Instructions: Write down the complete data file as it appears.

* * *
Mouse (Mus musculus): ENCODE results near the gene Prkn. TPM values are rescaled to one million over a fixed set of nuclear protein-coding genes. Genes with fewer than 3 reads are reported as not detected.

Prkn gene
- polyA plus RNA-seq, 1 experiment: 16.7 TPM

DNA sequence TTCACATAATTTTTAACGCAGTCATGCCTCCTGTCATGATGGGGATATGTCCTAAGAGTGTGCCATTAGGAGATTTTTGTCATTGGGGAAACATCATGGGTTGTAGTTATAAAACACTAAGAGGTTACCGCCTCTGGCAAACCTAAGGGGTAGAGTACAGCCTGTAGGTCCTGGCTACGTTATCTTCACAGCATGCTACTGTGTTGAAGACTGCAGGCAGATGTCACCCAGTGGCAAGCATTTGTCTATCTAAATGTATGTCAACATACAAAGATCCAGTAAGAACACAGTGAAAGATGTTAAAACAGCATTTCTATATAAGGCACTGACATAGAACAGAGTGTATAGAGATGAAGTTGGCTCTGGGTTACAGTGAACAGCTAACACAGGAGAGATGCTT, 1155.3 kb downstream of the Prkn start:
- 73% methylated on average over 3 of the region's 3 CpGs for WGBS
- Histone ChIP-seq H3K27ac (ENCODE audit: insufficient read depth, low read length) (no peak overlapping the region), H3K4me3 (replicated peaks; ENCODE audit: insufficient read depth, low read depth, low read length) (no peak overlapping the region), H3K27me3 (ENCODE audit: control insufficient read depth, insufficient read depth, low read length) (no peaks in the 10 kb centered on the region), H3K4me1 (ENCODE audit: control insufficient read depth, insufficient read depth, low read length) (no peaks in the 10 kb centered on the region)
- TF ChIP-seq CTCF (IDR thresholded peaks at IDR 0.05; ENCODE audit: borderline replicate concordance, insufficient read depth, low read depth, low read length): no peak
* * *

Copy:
Mouse (Mus musculus): ENCODE results near the gene Prkn. TPM values are rescaled to one million over a fixed set of nuclear protein-coding genes. Genes with fewer than 3 reads are reported as not detected.

Prkn gene
- polyA plus RNA-seq, 1 experiment: 16.7 TPM

DNA sequence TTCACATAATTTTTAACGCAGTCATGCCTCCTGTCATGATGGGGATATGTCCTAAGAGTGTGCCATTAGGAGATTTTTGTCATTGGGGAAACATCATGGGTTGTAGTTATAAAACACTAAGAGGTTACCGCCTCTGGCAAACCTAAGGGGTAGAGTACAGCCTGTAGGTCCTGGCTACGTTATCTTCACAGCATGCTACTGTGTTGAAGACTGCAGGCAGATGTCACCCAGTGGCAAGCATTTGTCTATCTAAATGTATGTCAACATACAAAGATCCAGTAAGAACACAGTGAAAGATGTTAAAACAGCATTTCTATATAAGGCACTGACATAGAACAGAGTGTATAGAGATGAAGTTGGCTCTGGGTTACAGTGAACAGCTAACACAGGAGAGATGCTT, 1155.3 kb downstream of the Prkn start:
- 73% methylated on average over 3 of the region's 3 CpGs for WGBS
- Histone ChIP-seq H3K27ac (ENCODE audit: insufficient read depth, low read length) (no peak overlapping the region), H3K4me3 (replicated peaks; ENCODE audit: insufficient read depth, low read depth, low read length) (no peak overlapping the region), H3K27me3 (ENCODE audit: control insufficient read depth, insufficient read depth, low read length) (no peaks in the 10 kb centered on the region), H3K4me1 (ENCODE audit: control insufficient read depth, insufficient read depth, low read length) (no peaks in the 10 kb centered on the region)
- TF ChIP-seq CTCF (IDR thresholded peaks at IDR 0.05; ENCODE audit: borderline replicate concordance, insufficient read depth, low read depth, low read length): no peak